This 25 x 20 x 10 marble Bust of Pompey the Great (Gnaius Pompeius Magnus) is on show at the Metropolitan Museum of Art, NY USA.
It is dated to 50 BCE

Image source: metmuseum.org
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Image source: dailymail.co.uk



Image source: iitaly.org
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To the north-west of Pompeii, the Villa of the Mysteries, or Villa dei Misteri, is a suburban Roman villa. Its walls, ceilings, and frescoes survived.
The villa is named after the murals found in its triclinium (dining room). These frescoes are said to depict the initiation of a woman into the cult of Dionysus, a mystery cult. The rituals were never published so we have to take hints from paintings like this.
A bronze seal found in the villa it is assumed its owner was L Istacidius Zosimus, of the Istacidii family. Yet, a statue of Livia, the wife of Augustus, was found here, and some claim her to be the owner.
As it was 200 years old at the time of the Vesuvius event, the villas must have had a number of owners, but it appears to have been heavily restored after a 62 CE earthquake.
Bodies were found in the villa, and plaster-casts of these were made. The images show the murals after restoration.
The middle image is of a drunken Dionysus and his companion Silenus. The bottom image shows the bridal rituals.
This is the marble bust of Tiberius Claudius Caesar Augustus Germanicus (10 BCE-54CE) he was the Roman emperor Claudius from 41-54 CE. He was a member of the Julio-Claudian dynasty, a sickly child with a limp and some deafness he was late to take up a consulship, and his frailties probably helped him avoid the purges. He was the first emperor to have been born outside of Italy, with Sabine origins. No military general he was more focused on bureaucracy and the law.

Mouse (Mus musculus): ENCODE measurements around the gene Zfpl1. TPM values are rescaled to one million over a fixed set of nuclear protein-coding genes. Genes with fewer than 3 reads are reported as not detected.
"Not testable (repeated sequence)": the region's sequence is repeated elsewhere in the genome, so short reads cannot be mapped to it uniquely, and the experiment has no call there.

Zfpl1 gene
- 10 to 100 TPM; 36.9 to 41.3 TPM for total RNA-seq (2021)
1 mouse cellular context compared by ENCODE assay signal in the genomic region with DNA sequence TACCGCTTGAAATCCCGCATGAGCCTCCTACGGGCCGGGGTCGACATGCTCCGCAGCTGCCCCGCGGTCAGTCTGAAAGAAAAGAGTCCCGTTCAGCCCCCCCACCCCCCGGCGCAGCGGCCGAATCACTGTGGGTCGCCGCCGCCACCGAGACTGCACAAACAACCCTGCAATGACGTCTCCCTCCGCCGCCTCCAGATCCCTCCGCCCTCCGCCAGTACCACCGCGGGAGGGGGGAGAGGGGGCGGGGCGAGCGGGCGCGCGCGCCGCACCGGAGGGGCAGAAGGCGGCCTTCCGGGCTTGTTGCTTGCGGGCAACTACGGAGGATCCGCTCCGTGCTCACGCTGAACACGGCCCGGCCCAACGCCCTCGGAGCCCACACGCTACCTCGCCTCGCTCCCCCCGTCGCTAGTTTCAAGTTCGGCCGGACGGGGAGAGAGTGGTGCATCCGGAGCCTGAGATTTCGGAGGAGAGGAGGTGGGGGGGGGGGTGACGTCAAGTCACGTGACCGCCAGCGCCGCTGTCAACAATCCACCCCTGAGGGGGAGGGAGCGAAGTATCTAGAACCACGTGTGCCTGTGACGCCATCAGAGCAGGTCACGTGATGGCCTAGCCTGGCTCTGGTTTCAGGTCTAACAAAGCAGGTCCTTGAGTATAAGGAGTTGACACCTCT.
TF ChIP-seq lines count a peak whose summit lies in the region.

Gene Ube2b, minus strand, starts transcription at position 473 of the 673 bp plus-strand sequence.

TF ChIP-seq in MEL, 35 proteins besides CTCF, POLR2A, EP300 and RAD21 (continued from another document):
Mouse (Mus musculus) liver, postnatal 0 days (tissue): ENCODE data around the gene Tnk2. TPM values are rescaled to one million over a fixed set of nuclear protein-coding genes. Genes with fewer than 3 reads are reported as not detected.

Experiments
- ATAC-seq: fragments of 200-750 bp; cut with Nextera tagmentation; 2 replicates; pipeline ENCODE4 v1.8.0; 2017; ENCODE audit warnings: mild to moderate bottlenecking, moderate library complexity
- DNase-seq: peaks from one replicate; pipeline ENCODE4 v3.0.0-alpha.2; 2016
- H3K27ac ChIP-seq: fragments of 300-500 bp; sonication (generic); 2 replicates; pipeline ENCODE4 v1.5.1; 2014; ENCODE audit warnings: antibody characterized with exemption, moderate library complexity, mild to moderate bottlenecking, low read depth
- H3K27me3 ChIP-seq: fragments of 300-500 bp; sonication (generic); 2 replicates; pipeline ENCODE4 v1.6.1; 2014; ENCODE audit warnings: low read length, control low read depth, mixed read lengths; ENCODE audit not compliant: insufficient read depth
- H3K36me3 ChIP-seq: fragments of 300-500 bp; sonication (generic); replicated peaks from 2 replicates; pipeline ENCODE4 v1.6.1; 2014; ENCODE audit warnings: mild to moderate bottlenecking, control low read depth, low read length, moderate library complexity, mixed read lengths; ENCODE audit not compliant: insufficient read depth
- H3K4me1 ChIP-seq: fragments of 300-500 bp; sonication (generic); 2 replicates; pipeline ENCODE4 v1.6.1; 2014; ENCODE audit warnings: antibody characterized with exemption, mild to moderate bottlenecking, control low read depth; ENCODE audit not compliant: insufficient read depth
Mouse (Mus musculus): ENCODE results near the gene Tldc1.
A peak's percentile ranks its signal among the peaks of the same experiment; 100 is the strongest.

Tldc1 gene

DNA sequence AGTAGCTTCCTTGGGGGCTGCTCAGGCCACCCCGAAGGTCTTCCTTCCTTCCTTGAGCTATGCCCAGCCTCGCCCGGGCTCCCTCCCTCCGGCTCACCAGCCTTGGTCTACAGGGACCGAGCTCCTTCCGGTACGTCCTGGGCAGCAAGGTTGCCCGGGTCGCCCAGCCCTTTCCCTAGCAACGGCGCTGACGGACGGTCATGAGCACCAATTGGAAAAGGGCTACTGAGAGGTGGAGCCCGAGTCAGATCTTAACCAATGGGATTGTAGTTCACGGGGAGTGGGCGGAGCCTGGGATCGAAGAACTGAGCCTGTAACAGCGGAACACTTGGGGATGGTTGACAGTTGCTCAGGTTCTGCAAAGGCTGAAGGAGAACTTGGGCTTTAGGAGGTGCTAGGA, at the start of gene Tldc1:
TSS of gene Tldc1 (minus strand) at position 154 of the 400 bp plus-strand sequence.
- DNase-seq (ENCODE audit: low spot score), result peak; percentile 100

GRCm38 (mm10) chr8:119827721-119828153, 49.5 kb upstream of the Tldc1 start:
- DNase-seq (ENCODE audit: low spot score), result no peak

Image source: ancientrome.ru
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Image source: ancientrome.ru
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The 33cm Tusculum marble portrait (or bust) of Julius Caesar is the only extant portrait of Caesar made during his lifetime.This is one of the copies of the bronze original which is dated to 50–40 BCE.
It is on show at the Museo d’Antichità in Turin, Italy. [Ed’s note: who else is thinking Putin?]
This wall painting (187 x 187cm)is from the cubiculum (or private room) from the Villa of P. Fannius Synistor at Boscoreale, an area of Naples. The fresco is late Republican, 50-40 BCE).
Image source: oxfordartonline.com
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Image source: ancienthistorylists.com
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This 30-20 BCE Painted Garden fresco was removed from the triclinium (dining room) at the Villa of Livia Drusilla in Prima Porta. The house has some of the most impressive wall frescoes and floor mosaics of its time.
A powerful and influential woman in her time that the Senate awarded her the title Mater Patriae or Mother of the Fatherland.
Laocoön and his Sons (Antiphantes and Thymbraeus) was discovered in 1506. The 2m high marble group shows the Trojan priest and his sons being attacked by sea serpents.
It had been praised by Pliny the Elder and a modern comment was that it epitomised human agony. Though Charles Darwin opined that Laocoön’s bulging eyebrows are physiologically impossible.
It is on display in the Museo Pio-Clementino, a part of the Vatican Museums.

Image source: Wikimedia commons